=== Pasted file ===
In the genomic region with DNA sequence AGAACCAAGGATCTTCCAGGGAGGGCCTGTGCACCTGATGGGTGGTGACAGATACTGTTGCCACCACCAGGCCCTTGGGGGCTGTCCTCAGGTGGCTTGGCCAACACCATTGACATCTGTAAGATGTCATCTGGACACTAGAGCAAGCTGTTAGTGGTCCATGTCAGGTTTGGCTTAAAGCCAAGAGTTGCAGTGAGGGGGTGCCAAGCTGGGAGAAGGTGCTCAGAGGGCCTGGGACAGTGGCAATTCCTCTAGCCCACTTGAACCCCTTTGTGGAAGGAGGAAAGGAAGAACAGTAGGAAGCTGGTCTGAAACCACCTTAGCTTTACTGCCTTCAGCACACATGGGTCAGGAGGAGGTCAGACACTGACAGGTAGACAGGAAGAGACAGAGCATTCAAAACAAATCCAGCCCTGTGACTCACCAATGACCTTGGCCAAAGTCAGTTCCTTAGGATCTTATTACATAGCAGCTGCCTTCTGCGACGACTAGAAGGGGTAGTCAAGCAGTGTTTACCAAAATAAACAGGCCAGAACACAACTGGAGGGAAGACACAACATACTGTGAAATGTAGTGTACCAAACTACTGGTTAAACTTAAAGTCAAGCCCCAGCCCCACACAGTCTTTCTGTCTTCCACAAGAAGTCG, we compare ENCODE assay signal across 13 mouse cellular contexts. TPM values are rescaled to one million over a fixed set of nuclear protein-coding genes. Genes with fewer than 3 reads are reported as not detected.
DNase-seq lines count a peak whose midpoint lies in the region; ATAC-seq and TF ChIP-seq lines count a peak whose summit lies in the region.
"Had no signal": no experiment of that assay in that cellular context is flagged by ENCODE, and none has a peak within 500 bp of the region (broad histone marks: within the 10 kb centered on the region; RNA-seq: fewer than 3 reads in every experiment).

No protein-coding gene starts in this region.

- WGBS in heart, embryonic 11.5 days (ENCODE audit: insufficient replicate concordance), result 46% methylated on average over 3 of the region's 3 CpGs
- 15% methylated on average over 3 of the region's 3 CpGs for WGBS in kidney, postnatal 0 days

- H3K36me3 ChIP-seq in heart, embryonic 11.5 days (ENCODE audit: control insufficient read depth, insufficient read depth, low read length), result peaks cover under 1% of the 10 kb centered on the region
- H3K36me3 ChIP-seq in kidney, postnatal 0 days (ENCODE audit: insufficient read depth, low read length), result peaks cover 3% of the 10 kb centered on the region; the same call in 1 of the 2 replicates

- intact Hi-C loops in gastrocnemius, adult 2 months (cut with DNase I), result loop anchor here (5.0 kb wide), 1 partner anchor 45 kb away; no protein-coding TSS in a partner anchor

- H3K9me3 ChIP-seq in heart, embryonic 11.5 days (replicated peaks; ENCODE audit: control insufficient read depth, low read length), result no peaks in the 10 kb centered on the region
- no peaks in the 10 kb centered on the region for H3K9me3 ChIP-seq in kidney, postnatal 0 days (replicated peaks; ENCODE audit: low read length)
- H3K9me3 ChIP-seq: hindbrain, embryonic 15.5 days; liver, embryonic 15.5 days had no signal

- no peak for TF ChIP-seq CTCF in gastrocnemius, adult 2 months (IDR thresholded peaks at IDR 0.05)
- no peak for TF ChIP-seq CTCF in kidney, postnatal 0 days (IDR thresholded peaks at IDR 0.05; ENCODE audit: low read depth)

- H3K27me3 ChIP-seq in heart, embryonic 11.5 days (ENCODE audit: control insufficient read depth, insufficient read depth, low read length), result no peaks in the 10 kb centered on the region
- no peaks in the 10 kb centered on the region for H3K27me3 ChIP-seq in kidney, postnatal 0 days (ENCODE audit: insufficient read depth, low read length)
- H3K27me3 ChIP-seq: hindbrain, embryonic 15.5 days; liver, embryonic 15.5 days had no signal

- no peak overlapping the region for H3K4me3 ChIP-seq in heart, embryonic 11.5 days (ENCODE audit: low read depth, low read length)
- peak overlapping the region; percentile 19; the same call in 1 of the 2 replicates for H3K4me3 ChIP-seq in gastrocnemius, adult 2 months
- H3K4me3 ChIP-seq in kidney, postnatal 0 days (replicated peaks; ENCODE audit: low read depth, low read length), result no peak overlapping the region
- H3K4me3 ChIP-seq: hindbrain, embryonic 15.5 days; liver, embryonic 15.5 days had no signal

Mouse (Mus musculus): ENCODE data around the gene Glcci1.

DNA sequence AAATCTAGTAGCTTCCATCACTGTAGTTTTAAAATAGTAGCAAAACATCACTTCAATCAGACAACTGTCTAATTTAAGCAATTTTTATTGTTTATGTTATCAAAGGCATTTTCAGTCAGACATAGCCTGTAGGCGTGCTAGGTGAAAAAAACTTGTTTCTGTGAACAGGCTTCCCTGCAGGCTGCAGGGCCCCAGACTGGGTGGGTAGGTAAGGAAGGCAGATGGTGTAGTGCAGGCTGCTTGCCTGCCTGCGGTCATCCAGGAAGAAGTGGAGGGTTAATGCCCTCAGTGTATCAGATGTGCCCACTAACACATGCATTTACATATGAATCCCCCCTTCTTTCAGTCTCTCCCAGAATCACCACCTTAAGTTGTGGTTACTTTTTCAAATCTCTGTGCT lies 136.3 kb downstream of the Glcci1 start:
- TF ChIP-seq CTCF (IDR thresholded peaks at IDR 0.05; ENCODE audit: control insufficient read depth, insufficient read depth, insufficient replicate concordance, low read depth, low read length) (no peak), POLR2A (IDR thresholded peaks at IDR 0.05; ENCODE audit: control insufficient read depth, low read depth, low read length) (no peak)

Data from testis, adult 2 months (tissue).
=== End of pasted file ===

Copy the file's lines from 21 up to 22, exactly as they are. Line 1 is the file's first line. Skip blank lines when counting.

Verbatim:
- H3K4me3 ChIP-seq: hindbrain, embryonic 15.5 days; liver, embryonic 15.5 days had no signal

Mouse (Mus musculus): ENCODE data around the gene Glcci1.